Choosy is one of those tiny pieces of software that quickly becomes indispensable. Its premise is beautifully simple: open the right link in the right browser, every time.
That premise belies its incredibly power though. Choosy also lets you set behaviours and customs actions. Always open mail:to links in Chrome? No sweat. Send a link from Chrome to Safari? Easy. The accompanying extensions – for all of the major browsers – make that a piece of cake.
I was introduced to Choosy by George Brocklehurst, a former colleague and Choosy's creator (when he saw me copying and pasting links between browsers). I used it for years and was dismayed when it finally stopped working because of changes in OSX.
When it came time to update Choosy, I happily took George up on his offer to update the icon. The previous icon felt complicated, especially given how simple Choosy is to use. In fairness, the original icon was a product of its time and reflected Apple's Aqua aesthetic with reflections, gradients, and 3D effects.
My goal for the icon’s redesign was to simplify it as much as possible. It needed to feel elegant, simple, and straightforward.
After some thought, I chose to base the new version on one of the original icon’s triangles. This creates a tie between the original icon and the new one. It's a strong geometric element and communicates the concepts of direction, navigation and movement.
Finding the proper balance of the C to the triangle proved to be a surprising challenge (turns out that mathematical alignment was completely visually wrong). I also found drawing a geometrically perfect triangle with rounded corners very, very difficult (I was trying to use the Pathfinder tool to merge circles with the corners of a triangle and then remove the negative spaces).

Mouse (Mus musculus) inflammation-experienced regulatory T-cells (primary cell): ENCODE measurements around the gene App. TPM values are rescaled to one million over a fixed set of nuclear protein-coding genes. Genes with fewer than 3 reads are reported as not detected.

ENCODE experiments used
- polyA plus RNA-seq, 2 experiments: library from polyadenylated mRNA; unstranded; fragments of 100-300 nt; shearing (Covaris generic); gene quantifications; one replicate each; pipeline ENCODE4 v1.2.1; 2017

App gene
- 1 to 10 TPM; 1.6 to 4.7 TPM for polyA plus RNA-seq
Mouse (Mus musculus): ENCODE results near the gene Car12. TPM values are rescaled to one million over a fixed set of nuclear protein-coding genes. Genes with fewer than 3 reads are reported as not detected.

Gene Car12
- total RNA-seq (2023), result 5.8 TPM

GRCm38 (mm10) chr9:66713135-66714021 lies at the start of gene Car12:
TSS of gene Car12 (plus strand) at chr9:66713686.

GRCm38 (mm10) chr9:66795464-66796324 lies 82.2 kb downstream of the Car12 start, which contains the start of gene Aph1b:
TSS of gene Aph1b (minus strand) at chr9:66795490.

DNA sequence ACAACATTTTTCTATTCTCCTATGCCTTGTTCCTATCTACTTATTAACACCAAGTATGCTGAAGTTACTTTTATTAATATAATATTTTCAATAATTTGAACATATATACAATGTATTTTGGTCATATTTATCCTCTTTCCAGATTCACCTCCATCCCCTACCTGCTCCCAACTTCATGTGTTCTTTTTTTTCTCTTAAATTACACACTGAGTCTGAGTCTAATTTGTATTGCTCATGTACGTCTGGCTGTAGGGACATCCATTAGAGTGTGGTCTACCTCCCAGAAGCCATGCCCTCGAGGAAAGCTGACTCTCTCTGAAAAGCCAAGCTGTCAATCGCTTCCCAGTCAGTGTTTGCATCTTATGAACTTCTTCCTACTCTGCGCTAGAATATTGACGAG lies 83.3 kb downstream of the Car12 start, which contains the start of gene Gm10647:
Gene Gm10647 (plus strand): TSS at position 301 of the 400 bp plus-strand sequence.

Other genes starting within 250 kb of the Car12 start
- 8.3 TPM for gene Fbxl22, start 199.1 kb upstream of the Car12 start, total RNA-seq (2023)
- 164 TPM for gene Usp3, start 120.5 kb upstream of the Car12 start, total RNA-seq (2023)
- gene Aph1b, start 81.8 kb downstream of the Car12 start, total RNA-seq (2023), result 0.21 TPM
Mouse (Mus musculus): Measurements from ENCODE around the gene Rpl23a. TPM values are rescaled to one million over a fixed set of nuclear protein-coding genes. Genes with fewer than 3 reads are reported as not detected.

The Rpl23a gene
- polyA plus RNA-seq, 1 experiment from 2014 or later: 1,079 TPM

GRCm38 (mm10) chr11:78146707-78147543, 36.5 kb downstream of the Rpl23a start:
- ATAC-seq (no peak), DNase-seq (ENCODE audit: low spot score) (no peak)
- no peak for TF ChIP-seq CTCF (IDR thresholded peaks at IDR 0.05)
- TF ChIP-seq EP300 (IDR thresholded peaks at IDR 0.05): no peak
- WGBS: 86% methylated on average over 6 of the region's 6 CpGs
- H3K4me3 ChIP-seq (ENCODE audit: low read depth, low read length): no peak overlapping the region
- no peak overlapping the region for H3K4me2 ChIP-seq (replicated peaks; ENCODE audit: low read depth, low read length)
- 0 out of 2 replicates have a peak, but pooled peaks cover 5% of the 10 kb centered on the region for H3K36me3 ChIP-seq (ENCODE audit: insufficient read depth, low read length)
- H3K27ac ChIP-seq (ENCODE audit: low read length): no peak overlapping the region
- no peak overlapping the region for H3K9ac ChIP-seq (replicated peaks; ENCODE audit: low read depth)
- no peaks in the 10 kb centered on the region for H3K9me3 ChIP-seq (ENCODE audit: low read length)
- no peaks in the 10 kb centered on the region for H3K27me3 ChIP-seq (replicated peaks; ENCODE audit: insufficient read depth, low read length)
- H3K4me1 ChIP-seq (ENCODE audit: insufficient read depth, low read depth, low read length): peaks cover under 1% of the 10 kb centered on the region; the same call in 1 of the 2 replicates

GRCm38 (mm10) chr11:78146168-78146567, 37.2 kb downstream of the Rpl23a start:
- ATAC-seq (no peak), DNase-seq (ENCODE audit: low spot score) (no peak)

Eventually, I realised that Adobe had probably solved this problem. A quick Google search later and I used the incredibly simple “round corners” option. ಠ_ಠ
In the end, I’m very happy with how the final version turned out. A particularly difficult challenge was ensuring that the icon represented well at all sizes – as small as 16 pixels square, for use in the Apple menu bar and as a favicon (the 16 pixel square version actually has a slightly different layout and font weight to render properly).
And here’s what Choosy looks like when it’s running in your Mac’s menu bar:
You can buy Choosy for $10 USD. It’s worth every penny.
Back in 2013, my friend Steve Marshall asked me to speak at the Expedia Summer Symposium. Steve knows Eva-Lotta from their time together at Yahoo!, so I didn’t think anything of seeing her at the evening. Also, I’d just started at Expedia that week and was singularly focussed on delivering a good talk.
I spoke about how wayfinding is an intrinsic part of the human brain’s spatial awareness (memory palaces!), how this should be applied to signage systems, and how it can benefit the web.
A few weeks later, Eva-Lotta messaged me to tell me that her sketchnotes from my talk were on Flickr. What I didn’t realise until April of this year is that, for the fourth time, she compiled all of her lovely notes into a book.
She sent me a digital copy and it’s a great piece, full of lettering, beautiful sketches and genuinely interesting tidbits.
I volunteered to help with the interaction design and the flow of the user journeys. Additionally, I contributed to the visual styling and the refinement of the app icon.